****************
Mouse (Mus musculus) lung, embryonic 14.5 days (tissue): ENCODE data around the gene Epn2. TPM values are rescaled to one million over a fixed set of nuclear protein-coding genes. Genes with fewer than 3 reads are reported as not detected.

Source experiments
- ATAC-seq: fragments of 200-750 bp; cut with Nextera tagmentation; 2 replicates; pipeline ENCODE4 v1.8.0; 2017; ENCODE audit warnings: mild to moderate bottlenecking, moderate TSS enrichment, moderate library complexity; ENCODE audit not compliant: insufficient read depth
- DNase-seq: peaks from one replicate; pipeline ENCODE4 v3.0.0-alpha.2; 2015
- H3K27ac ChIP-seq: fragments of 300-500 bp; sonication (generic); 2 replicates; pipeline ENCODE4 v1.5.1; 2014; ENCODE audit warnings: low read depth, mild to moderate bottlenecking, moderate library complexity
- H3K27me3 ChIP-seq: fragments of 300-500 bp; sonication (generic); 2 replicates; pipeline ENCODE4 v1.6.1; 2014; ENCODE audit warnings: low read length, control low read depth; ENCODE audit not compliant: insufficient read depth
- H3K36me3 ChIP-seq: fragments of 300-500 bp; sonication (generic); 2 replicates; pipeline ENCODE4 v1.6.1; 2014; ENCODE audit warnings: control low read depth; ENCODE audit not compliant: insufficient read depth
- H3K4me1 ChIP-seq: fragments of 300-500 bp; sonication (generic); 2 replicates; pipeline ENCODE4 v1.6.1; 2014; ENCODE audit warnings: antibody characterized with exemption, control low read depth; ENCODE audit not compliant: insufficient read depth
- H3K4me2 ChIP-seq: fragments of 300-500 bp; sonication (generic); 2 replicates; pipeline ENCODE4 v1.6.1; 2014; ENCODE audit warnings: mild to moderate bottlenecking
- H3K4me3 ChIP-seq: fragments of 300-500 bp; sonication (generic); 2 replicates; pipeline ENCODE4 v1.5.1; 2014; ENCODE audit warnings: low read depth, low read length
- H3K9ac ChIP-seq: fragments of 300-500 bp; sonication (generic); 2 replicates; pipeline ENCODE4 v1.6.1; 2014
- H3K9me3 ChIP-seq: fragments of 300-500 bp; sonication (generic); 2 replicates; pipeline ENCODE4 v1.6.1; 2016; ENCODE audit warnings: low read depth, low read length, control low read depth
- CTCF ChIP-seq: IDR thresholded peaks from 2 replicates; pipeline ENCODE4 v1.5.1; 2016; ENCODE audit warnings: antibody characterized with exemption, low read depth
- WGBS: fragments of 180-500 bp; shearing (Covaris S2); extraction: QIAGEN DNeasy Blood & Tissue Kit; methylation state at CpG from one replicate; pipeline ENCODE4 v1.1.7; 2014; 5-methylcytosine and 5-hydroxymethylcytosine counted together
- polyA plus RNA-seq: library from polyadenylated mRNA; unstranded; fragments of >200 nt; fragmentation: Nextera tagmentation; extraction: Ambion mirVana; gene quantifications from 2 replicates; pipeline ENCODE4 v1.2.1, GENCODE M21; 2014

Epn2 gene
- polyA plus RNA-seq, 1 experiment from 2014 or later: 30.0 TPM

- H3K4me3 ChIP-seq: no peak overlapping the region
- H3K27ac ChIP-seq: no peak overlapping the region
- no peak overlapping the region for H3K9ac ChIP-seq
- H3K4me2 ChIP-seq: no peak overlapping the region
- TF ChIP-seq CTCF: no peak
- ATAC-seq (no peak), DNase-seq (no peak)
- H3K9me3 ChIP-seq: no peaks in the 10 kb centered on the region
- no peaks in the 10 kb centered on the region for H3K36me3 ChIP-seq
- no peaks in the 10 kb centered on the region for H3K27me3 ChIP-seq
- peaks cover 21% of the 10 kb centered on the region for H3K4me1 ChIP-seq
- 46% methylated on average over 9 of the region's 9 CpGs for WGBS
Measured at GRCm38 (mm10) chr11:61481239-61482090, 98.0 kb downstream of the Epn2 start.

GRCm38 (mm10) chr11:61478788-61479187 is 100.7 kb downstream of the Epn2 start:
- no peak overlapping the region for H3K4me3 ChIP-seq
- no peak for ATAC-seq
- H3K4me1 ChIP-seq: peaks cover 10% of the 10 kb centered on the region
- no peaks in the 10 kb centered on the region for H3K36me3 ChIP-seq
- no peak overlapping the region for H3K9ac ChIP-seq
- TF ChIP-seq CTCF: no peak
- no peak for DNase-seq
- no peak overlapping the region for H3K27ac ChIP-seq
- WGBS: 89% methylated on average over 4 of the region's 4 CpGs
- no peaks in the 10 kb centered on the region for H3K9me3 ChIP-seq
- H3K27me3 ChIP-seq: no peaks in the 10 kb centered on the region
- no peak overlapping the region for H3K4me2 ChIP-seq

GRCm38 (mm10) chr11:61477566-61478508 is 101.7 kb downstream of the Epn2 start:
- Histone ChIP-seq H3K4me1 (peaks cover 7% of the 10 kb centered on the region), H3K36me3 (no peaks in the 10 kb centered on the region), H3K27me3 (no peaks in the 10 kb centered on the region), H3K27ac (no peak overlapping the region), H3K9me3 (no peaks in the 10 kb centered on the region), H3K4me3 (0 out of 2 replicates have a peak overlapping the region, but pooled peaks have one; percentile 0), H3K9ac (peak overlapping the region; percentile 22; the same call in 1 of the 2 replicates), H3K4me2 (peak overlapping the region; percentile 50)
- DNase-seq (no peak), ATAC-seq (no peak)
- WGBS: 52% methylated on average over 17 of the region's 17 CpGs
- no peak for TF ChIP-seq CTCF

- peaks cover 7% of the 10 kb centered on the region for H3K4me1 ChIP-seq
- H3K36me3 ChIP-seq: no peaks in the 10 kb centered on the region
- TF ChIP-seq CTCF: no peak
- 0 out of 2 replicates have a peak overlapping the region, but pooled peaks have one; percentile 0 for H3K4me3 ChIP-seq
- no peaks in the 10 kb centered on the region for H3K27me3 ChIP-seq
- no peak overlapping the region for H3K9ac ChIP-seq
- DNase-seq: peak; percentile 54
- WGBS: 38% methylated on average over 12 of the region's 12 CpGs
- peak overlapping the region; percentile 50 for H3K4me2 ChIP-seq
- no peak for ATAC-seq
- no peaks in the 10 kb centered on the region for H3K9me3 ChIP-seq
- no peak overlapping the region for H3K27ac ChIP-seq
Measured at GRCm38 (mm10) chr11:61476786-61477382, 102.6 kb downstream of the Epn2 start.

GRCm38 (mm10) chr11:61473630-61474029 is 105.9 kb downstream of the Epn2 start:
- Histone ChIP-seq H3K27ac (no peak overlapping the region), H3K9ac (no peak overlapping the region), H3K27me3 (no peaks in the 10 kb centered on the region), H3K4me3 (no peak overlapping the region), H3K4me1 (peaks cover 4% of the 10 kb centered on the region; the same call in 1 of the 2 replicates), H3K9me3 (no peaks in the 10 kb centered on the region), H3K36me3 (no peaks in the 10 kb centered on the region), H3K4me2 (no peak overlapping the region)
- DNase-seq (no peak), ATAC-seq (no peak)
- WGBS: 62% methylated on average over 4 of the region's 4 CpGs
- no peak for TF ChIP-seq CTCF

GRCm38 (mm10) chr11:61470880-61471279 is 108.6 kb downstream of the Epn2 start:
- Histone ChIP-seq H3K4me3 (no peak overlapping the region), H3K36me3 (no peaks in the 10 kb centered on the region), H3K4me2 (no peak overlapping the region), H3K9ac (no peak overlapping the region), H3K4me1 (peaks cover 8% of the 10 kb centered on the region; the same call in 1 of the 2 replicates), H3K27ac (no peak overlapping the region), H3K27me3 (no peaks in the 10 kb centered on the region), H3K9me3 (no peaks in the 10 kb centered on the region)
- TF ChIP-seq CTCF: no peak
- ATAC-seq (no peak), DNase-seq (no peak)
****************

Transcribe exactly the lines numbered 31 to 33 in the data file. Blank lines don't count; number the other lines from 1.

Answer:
- no peak overlapping the region for H3K4me3 ChIP-seq
- no peak for ATAC-seq
- H3K4me1 ChIP-seq: peaks cover 10% of the 10 kb centered on the region